History of the Airyolland Fold

Ironically, both the Beltex and the Highland cattle came to High Airyolland after Neale had by chance spotted them elsewhere.

 

He first saw the Beltex crossed with Scotch Mules that he had supplied to a farmer in France.  He was very impressed with the lambs and this resulted in him buying 11 gimmers from a well known Beltex breeder in Belgium.

 

And it was while fishing early in the morning on the Knoydart Peninsula near to the village of Inveree in North West Scotland that the sight of the Highland cattle, which came down to the water to drink, pictured right, made him vow to start his own fold.

black highland cow frm Knoydart cattle frm

Black Highlander in Knoydart                                    Black Highlander arrives at Airyolland

Black Highland cow Airyolland highlander cows rdfrm

The foundation cows of the Airyolland fold

After the first purchase of three females bought in Oban in October 2005 further females were selected at sales at Oban and Perth and the fold now numbers 20 cows plus young stock and a stock bull. The cows calve in February and March.

As fate would have it, in 2008, five of the cows Neale admired in Knoydart, pictured above, three years before, made the mammoth trip to Airyolland to join our fold of Torloisk, Craigowmill, Garfield, Finnart, Earn, Gartchonzie, Lagg, Knockendon, Fourmerk, Shanter, Achnacraig, Tullach Ard and Shenavallie females.

On 26th September 2009, as part of their annual weekend visit, the East of Scotland Highland Cattle Club spent a day viewing the stock at High Airyolland. The day started with a tour of the fold who were running with the bull, Corin of Benmeanach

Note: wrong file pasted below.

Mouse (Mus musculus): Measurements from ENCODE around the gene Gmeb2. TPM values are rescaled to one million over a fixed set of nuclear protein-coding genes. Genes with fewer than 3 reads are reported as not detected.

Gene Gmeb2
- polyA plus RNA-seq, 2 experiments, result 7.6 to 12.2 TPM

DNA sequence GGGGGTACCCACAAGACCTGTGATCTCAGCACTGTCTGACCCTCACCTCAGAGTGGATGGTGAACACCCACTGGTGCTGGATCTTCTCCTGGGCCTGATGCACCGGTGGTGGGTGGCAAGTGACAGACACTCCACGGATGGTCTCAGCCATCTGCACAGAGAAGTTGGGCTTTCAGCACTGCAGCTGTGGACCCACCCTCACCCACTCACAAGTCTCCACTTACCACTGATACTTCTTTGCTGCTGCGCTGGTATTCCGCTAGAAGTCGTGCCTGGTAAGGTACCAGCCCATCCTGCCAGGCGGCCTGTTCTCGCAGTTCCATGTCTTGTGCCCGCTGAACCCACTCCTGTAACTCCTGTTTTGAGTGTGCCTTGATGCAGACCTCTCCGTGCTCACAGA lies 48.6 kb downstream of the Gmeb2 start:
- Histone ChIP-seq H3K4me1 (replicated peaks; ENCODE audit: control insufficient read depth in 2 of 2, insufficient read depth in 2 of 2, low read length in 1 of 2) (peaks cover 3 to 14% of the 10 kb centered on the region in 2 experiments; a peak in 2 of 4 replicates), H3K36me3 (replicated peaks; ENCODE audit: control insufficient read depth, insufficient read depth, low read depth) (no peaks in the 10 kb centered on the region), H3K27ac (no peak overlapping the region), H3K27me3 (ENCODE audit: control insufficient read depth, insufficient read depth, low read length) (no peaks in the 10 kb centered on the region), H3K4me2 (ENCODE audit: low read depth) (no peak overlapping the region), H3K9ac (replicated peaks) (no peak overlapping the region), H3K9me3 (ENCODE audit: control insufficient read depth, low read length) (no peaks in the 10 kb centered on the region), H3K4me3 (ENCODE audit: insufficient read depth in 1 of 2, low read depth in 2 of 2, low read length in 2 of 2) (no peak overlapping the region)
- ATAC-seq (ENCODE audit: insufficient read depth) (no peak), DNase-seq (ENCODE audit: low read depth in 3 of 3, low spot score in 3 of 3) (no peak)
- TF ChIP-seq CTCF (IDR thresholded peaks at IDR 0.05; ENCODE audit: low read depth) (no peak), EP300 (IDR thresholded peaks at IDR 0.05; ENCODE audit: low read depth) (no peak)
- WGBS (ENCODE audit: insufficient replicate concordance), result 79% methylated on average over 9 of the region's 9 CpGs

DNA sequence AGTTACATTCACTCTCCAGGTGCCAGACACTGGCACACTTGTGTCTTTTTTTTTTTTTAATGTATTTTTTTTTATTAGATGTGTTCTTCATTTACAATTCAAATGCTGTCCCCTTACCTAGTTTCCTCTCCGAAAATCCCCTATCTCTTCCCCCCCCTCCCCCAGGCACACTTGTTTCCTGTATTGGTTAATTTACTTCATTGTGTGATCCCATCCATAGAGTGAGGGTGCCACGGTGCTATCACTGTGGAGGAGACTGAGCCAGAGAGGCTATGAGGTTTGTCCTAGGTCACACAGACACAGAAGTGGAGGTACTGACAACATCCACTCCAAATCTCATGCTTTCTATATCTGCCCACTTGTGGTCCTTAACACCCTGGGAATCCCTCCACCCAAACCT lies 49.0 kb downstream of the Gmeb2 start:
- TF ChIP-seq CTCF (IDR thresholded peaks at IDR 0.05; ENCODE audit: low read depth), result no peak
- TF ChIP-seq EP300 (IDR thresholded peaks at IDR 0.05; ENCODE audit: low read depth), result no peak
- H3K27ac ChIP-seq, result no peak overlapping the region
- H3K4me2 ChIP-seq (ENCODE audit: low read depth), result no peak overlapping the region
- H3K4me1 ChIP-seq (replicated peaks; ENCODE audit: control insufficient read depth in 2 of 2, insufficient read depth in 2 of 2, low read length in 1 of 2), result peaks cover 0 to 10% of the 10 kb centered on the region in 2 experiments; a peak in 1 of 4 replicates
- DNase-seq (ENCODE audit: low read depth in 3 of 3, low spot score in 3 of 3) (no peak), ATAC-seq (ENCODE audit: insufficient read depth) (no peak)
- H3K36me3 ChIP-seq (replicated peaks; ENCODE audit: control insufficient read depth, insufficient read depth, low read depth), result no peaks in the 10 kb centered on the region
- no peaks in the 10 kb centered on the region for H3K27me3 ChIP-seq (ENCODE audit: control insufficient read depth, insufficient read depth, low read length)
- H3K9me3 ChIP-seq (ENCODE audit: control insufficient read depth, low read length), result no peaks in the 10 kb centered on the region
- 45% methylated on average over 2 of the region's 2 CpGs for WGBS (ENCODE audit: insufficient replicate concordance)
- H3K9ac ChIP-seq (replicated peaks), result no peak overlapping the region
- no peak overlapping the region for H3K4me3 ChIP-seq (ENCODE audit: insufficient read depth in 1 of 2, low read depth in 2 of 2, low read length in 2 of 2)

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East of Scotland Highland Cattle Club Visit

Calving 2012

Once again Corin of Benmeanach has produced twice as many Heifers as bull calves and we are very pleased with their quality.  Now that we are going to be crossing them with the Shorthorn we took the decision to dehorn the heifers at birth. Should be interesting what they look like as they mature.

 

The heifer calves, that we have also fitted with boc-loc tags, are pictured right.

2012

Shorthorn calves frm

Calving  2018 -19

We are very pleased with our new calves off the Whitebred Shorthorn.  They have very good conformation, are growing out well and they are particularly pleasing to the eye.

 

In 2017 we kept some of the cross calves and A.I'd them with the Simmental. We were so pleased with the calves born this year(2018) we are increasing the number of Whitebred Shorthorn X Highland heifers that we keep each year and reducing the number of Highlanders that we run. We also purchased 2 Simmental Bulls.

 

We are also keeping the herd fully accredited and selling a few heifers every year.

Shorthorn calves 7frm

We have recently sold the heifers straight from the farm. They have been very placid and easy to work with.

 

We have just sold 9 of the bullocks at Stirling market on 13/11/13. They were 215kg and made £490 each.